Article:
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Henry Alfred Kissinger, a towering figure in American diplomacy, political science, and international relations, passed away on November 29, 2023.
He was born in Fürth, Germany, on May 27, 1923. He is best recognized for having a significant impact on the development of American foreign policy in the middle of the 20th century.
Early Life and Education
The Jewish-American Kissinger family left Germany in 1938 when the Nazi dictatorship came to power to seek safety in the United States. Young Henry continued his schooling at the City College of New York, where he studied accounting, showcasing his early brilliance.
Following his World War II service in the U.S. Army, Kissinger pursued higher education at Harvard University, where he graduated with a bachelor’s degree in 1950, a master’s degree in 1952, and a doctorate in 1954. The book “A World Restored,” which was adapted from his PhD thesis, demonstrated his analytical abilities and laid the foundation for his subsequent contributions to the field of international affairs.
He joined Harvard’s faculty and was honored for his academic achievements there. Politicians took notice of his reputation, and President Richard Nixon designated him as National Security Advisor in 1969.
As National Security Advisor and later as Secretary of State, Kissinger played a pivotal role in shaping U.S. foreign policy during the Nixon and Ford administrations. He was a key architect of the policy of détente with the Soviet Union and engaged in groundbreaking diplomatic efforts, including the opening of relations with China. His realpolitik approach aimed to balance power dynamics on the global stage.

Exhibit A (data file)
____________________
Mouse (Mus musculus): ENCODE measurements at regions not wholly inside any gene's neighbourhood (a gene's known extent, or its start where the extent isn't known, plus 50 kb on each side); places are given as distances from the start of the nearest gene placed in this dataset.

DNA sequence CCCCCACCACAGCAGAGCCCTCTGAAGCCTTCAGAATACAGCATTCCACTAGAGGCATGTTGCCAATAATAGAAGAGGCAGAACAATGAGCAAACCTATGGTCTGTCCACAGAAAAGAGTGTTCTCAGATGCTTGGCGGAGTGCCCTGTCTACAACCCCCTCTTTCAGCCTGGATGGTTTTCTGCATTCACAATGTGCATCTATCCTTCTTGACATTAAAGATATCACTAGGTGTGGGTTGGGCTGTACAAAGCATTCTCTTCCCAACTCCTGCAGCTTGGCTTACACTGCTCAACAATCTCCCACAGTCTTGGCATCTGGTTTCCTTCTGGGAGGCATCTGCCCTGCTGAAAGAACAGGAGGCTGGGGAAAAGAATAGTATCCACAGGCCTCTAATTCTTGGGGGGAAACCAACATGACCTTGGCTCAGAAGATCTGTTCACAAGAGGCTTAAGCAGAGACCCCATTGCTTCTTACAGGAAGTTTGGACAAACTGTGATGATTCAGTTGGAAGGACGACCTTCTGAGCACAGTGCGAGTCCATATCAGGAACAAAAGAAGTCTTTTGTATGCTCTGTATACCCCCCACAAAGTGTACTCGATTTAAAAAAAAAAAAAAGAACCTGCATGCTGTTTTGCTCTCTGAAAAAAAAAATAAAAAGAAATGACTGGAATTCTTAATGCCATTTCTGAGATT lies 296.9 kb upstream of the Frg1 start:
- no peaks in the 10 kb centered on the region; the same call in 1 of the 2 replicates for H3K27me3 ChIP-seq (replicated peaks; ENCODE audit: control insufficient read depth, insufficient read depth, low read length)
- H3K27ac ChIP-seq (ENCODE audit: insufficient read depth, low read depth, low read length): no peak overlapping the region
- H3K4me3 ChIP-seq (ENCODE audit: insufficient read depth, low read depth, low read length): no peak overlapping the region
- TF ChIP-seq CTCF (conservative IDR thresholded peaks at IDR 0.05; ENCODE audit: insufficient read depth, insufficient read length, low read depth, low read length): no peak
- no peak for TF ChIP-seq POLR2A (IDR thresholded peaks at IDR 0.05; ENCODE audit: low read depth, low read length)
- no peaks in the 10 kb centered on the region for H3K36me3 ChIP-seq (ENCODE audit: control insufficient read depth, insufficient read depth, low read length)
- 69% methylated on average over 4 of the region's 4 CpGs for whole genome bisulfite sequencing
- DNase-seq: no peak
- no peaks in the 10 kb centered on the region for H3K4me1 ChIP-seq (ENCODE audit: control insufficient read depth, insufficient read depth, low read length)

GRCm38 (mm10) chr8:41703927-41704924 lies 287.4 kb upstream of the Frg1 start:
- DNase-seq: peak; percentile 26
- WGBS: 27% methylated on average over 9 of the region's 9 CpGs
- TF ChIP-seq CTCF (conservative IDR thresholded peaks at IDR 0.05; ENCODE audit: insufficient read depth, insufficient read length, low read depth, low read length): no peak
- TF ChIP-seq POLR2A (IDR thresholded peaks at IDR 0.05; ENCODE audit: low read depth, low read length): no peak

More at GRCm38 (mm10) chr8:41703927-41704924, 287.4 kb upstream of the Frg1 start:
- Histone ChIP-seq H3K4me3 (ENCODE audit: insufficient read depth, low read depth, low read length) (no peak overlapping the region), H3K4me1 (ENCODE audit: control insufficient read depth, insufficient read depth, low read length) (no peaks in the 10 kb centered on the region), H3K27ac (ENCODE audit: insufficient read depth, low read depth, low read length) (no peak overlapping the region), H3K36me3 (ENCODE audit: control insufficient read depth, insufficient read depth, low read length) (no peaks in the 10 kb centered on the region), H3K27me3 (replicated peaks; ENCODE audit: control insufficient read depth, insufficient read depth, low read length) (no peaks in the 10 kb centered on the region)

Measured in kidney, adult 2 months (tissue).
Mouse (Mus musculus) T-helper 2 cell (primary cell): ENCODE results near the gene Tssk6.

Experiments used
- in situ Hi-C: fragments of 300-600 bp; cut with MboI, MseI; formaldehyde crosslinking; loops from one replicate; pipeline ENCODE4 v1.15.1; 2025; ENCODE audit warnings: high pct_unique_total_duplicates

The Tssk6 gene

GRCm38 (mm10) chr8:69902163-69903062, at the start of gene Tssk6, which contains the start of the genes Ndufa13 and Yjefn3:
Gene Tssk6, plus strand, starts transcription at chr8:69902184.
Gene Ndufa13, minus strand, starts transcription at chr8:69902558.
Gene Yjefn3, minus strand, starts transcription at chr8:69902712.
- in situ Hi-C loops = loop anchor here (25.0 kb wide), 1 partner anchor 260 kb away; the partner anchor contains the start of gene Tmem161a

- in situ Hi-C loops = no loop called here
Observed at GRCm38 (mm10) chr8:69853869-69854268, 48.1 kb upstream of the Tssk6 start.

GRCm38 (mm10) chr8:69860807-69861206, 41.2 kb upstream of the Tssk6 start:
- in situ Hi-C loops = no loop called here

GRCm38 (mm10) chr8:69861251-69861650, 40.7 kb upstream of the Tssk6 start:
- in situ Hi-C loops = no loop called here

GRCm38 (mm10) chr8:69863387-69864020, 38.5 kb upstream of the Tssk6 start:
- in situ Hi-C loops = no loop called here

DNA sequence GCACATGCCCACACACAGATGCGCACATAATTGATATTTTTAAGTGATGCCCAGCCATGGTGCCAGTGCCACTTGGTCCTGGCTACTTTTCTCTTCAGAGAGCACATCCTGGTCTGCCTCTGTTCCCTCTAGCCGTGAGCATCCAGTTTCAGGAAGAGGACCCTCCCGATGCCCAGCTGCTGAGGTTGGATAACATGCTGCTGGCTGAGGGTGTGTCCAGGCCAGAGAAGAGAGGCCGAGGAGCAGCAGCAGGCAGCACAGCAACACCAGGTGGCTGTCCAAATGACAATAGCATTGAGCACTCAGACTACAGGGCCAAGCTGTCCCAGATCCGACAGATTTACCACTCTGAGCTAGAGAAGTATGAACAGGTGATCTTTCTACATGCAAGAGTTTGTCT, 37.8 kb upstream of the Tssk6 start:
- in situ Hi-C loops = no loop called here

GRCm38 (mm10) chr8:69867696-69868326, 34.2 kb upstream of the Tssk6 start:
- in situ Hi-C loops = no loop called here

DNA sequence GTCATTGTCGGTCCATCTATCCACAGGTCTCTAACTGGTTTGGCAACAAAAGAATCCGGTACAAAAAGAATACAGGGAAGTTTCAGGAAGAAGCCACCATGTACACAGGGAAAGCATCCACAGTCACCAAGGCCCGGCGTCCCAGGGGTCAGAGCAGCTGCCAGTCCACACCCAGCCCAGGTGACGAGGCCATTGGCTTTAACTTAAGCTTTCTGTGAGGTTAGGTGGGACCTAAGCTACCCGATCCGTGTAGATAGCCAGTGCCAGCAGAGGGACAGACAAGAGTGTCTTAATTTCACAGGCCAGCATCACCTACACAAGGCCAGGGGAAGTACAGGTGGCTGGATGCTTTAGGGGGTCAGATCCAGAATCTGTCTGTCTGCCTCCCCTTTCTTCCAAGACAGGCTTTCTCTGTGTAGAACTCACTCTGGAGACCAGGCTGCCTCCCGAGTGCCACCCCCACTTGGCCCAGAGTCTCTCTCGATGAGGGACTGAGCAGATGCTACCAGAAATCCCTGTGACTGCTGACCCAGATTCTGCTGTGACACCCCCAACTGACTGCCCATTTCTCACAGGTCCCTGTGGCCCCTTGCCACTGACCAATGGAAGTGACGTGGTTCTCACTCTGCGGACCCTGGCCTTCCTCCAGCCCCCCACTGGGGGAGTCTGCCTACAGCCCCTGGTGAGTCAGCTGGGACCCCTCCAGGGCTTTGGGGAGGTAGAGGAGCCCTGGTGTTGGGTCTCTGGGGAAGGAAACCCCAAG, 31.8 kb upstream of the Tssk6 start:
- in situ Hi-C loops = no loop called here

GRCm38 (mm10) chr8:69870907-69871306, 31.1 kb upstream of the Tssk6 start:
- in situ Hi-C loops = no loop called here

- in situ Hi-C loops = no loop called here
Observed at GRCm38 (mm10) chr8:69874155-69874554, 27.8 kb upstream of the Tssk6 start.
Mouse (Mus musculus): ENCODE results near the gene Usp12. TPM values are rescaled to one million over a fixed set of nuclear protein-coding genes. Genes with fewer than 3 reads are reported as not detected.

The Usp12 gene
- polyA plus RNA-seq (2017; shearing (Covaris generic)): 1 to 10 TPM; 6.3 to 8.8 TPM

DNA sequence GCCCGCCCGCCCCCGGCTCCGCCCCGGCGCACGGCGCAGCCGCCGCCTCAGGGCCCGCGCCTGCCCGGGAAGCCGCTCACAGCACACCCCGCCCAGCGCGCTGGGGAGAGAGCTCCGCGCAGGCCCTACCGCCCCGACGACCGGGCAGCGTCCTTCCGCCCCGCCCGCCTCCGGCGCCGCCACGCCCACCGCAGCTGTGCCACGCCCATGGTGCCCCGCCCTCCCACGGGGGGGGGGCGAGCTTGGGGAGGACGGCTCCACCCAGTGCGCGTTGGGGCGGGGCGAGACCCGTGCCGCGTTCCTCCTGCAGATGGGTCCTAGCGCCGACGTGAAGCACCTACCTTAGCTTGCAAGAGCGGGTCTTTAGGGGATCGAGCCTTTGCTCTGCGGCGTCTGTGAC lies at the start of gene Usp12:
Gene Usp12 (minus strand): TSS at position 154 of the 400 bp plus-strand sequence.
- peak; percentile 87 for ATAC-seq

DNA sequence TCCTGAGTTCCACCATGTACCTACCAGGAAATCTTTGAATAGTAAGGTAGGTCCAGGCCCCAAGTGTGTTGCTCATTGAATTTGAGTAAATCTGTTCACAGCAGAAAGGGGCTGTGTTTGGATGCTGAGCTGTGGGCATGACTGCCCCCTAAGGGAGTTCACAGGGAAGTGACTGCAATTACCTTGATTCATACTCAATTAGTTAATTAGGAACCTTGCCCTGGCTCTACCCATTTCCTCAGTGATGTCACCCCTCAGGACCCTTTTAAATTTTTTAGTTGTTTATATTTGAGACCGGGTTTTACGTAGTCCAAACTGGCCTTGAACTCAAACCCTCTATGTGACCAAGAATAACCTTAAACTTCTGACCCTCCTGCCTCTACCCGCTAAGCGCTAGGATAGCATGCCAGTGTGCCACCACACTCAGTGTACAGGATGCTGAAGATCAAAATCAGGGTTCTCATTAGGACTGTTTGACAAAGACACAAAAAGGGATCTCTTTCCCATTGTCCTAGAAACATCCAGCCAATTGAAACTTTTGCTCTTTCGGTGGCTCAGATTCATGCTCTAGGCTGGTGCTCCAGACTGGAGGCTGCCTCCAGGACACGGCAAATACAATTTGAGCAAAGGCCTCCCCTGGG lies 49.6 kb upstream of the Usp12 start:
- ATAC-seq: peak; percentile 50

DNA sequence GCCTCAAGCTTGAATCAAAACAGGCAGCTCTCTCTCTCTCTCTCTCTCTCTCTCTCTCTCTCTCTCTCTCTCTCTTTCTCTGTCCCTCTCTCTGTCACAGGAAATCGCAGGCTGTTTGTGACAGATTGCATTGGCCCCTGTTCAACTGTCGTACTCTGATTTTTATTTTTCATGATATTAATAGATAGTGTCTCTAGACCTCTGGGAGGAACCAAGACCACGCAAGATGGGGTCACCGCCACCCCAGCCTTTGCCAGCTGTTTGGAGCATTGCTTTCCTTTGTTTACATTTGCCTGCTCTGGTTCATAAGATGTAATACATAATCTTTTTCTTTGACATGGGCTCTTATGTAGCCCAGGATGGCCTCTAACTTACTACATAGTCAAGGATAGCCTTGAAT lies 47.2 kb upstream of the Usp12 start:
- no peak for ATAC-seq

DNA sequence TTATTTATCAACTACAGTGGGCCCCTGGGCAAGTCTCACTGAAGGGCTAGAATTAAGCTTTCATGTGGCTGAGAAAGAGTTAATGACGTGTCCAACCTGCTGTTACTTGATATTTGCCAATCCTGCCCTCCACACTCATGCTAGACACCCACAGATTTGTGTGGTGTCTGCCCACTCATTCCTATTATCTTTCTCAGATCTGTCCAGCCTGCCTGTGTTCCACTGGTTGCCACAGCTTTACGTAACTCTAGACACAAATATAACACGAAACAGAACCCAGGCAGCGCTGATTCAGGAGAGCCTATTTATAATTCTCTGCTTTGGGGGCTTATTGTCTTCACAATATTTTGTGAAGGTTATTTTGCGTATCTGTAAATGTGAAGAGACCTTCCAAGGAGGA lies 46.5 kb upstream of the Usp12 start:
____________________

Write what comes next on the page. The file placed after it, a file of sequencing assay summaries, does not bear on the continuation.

Kissinger was granted the Nobel Peace Prize in 1973 for his involvement in negotiating the conclusion of the Vietnam War, which was one of his most important diplomatic accomplishments.
He served as a director on the board of directors of Freeport-McMoRan, a global producer of gold and copper that mines and mills a large amount of material in Papua, Indonesia, between 1995 and 2001. Kissinger was designated as a political counselor by Indonesian President Abdurrahman Wahid in February 2000. In addition, he became an honorary advisor to the Chamber of Commerce between the United States and Azerbaijan.
Henry Kissinger presided over the Eisenhower Fellowships board of trustees from 2000 to 2006. He was awarded the Dwight D. Eisenhower Medal for Leadership and Service upon his departure in 2006. Furthermore, Kissinger headed the National Commission on Terrorist Attacks Upon the United States, which was formed by President George W. Bush in November 2002. However, he resigned from the position on December 13, 2002, because he was worried about revealing his client list for business.
He expressed concerns in 2020 about the United States and China potentially starting a Second Cold War that would result in a war like the one that occurred during World War I, as tensions between the two countries grew due to the COVID-19 epidemic, the trade war, and riots in Hong Kong. During his visit to Beijing in July 2023, Kissinger held talks with Li Shangfu, the Chinese Defense Minister, who had been sanctioned by the US government in 2018 for purchasing combat aircraft from a Russian arms exporter.
On February 6, 1949, Henry Kissinger married Anneliese “Ann” Fleischer, a fellow Fürth, Germany native. The union brought forth two children, Elizabeth and David. Unfortunately, they divorced in 1964. In 1955, during a symposium at Harvard, Kissinger met Austrian poet Ingeborg Bachmann. Later, on March 30, 1974, Kissinger tied the knot with Nancy Maginnes. The couple resided in Kent, Connecticut, and New York City.
What was Henry Kissinger’s Cause of Death?
Henry Kissinger passed away on November 29. 2023 at Kent, Connecticut. He died at the age of 100 in his house. However, his cause of death has not been revealed.